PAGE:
Managing expectations and providing sufficiently rich data

Another challenge is ensuring the IDCR contains sufficient depth and breadth of information to be worth using. According to Colin Henderson, VP EMEA strategy, solutions and partners GM emerging markets at Orion Health, this explains why Bristol currently has around 2,500 users when the technology is in place for many more.

“The danger of rolling something out without the right information is you can lose the crowds quite quickly,” he says. “If they login, don’t see enough information they expect, then you’ve got to do a retrospective management exercise to get them on board.”

Reaping the benefits of shared records

Time saving is a benefit of the shared record in Bristol, Kinnear reports. Preoperative assessment teams used to work intermittently for four hours on an assessment – calling GPs for information and so on. Now, he says, it takes 90 seconds.

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Improvements in Bradford are hard to quantify, McElligott admits, although he believes there have been benefits to patient safety. Airedale GPs are, for instance, now aware of medication changes that occurred while a patient was in hospital, and vice versa, without needing to ring up.

“The other benefit would be in an emergency, such as someone brought into A&E confused or unconscious,” he adds. “The staff treating that patient have immediate access to their full medical history.”

Next steps in use of shared records

David Hancock, client engagement director at InterSystems, explains that – although many areas say they have a shared care record – what this means varies. “Everyone is on a journey,” he says. “And they’re in different places.”

Sharing data may be as simple as viewing GP records in an acute hospital, but – increasingly – more mature IDCRs want to go beyond that. One example is use of analytics: “People increasingly want to do sophisticated analytics to stratify patients based on risk and put them in a programme to manage their condition,” Hancock explains.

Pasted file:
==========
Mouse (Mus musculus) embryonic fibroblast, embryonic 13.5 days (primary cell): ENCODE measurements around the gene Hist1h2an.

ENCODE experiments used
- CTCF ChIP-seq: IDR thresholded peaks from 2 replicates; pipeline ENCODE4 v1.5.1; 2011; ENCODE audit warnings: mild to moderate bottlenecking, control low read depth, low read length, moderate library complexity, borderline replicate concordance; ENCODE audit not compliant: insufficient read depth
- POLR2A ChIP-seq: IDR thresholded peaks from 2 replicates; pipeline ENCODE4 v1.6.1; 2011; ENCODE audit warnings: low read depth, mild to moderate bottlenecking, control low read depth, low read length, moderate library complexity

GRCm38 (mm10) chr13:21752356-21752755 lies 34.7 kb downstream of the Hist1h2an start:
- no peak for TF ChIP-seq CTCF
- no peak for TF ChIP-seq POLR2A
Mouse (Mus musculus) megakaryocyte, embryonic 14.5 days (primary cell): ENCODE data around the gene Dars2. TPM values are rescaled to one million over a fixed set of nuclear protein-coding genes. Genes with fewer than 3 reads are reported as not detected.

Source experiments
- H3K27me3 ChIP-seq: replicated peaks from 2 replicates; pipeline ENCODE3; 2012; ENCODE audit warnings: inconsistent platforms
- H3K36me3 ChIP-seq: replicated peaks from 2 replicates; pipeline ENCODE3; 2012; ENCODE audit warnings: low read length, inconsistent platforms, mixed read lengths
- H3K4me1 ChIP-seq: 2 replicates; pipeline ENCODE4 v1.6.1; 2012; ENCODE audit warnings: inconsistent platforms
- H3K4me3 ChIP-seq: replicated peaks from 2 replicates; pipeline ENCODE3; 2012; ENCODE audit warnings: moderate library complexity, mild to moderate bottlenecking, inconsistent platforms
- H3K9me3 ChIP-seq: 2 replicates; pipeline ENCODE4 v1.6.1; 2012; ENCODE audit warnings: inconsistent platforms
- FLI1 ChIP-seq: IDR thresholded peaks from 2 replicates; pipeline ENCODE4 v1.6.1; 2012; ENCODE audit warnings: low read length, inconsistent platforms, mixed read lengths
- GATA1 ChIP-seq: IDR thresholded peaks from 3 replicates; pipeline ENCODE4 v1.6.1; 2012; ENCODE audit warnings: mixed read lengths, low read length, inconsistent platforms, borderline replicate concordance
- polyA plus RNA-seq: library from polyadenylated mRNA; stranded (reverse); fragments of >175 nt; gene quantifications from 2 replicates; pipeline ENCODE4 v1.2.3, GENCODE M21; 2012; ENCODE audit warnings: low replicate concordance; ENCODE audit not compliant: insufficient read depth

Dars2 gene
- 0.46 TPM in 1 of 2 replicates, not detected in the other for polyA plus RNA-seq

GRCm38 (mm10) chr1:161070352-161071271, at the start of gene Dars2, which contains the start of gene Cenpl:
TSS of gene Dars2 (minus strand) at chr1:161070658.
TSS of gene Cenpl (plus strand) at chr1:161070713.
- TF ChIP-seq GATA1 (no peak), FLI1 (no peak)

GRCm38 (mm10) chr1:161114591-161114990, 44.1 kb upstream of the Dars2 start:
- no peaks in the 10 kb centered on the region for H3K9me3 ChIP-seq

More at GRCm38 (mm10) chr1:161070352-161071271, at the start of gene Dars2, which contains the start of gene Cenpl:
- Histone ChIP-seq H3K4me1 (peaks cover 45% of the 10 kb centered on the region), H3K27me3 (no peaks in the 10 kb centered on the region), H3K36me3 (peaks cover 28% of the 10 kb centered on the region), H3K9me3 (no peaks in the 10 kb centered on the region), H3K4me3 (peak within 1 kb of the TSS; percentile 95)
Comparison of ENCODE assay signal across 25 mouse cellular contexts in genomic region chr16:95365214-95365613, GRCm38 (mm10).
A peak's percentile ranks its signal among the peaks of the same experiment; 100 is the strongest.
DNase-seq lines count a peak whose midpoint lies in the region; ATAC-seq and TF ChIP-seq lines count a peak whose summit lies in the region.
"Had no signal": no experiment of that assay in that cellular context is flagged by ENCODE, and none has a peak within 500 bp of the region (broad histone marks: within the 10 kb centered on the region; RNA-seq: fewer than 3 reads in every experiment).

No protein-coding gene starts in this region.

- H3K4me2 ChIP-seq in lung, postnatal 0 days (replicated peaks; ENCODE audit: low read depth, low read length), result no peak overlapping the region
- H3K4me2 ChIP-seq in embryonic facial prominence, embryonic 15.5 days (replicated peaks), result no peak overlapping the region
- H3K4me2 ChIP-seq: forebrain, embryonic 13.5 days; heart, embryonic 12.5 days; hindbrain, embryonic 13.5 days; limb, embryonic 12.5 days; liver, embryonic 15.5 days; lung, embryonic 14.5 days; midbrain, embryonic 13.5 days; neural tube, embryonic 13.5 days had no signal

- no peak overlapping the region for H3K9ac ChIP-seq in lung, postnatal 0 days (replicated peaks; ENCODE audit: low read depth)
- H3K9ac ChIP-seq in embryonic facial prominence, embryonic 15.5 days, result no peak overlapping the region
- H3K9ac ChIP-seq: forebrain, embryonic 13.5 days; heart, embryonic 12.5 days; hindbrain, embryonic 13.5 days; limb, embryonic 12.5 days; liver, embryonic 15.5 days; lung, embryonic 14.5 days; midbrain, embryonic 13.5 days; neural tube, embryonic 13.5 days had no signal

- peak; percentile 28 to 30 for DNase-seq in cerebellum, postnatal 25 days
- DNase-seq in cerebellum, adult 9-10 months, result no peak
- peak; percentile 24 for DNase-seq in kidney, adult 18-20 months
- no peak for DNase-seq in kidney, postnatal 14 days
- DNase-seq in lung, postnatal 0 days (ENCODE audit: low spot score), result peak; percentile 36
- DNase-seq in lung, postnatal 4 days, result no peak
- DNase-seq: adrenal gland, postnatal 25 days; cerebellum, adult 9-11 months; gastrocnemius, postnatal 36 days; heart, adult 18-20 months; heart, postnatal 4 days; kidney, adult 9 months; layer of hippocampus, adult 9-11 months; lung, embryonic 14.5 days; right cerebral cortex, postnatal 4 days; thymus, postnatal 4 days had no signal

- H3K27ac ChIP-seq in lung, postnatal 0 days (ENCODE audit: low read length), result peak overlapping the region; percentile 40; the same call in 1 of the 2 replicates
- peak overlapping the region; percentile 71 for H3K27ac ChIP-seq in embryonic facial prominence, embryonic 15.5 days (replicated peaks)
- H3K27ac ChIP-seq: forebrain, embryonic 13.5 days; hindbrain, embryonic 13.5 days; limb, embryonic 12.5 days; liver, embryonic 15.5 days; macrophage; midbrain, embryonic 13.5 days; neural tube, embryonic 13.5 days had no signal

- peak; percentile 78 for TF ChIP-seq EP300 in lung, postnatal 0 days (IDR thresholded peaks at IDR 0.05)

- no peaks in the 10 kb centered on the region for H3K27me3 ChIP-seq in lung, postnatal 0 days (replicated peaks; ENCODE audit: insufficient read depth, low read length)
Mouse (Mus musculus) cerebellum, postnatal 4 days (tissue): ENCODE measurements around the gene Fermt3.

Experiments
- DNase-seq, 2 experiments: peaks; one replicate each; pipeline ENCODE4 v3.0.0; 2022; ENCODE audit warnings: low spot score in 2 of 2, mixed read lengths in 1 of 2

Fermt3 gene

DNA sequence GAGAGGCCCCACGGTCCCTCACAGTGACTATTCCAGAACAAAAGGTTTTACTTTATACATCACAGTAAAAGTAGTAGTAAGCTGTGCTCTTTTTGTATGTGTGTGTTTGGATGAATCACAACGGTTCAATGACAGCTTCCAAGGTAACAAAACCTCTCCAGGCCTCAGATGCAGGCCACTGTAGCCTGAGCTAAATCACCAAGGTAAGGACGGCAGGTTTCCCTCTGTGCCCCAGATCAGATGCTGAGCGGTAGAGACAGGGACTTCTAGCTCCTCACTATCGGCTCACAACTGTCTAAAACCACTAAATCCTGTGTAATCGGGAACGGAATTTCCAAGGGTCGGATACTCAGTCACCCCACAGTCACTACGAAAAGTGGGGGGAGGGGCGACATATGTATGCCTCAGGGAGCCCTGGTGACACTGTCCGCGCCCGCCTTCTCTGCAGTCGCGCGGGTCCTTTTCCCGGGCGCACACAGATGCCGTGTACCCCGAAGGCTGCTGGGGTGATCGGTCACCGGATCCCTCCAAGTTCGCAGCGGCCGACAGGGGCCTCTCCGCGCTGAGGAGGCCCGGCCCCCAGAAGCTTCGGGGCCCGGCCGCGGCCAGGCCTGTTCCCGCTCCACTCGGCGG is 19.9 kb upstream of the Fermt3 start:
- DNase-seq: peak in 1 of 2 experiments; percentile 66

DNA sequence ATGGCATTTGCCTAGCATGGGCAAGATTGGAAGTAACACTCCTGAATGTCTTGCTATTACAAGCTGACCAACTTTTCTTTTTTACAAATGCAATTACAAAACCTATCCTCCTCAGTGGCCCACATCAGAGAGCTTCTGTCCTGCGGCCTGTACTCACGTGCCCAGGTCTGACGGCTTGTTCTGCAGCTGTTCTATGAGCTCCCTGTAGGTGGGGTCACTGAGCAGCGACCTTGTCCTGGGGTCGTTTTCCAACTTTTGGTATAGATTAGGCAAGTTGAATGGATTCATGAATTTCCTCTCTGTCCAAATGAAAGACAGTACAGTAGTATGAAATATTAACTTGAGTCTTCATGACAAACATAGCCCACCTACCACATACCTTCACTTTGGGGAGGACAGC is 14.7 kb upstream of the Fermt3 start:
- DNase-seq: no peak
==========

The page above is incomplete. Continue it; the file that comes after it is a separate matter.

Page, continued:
Around 7,000 people across Manchester with long-term conditions, such as diabetes and depression, are managed through a care plan co-ordinated using Graphnet’s CareCentric. “These patients end up with an A&E admission if they go into crisis,” says Mark Wright, head of IT at Manchester Clinical Commissioning Group.

Potential to reduce A&E attendances

In Manchester a shared care record is compiled by GPs, paramedics, social workers and other services, and accessed via a single sign-in. According to Graphnet, early analysis of the first 2,000 patients enrolled in the programme showed a substantial decrease in A&E attendances and emergency admissions.

Another new development, according to Graphnet’s Bolton, is cross-care community workflow and alerting. He says: “A GP might ask for advice from an acute doctor via Graphnet’s Care flow software, or a community nurse receive an automatic alert when a patient is admitted to hospital.”

Consolidation of shared records to align with STPs

Going forward, Henderson expects a consolidation of IDCRs spurred on by the 44 Sustainability and Transformation Plans (STPs), which can cross the boundaries of existing shared records. Many of the published STP plans published include shared records as key to delivering joined up care.

“With the STPs you’re going to see a harmonisation of records,” says Henderson. “There’ll have to be interoperability between those regions.”

And it’s this next challenge, to have interoperable regional and local shared records, able to exchange data that looks set to be the next major challenge on shared records.

The other is to get shared records to a tipping point in 2017, and reach the point where the majority of health communities have growing shared records initiatives in place.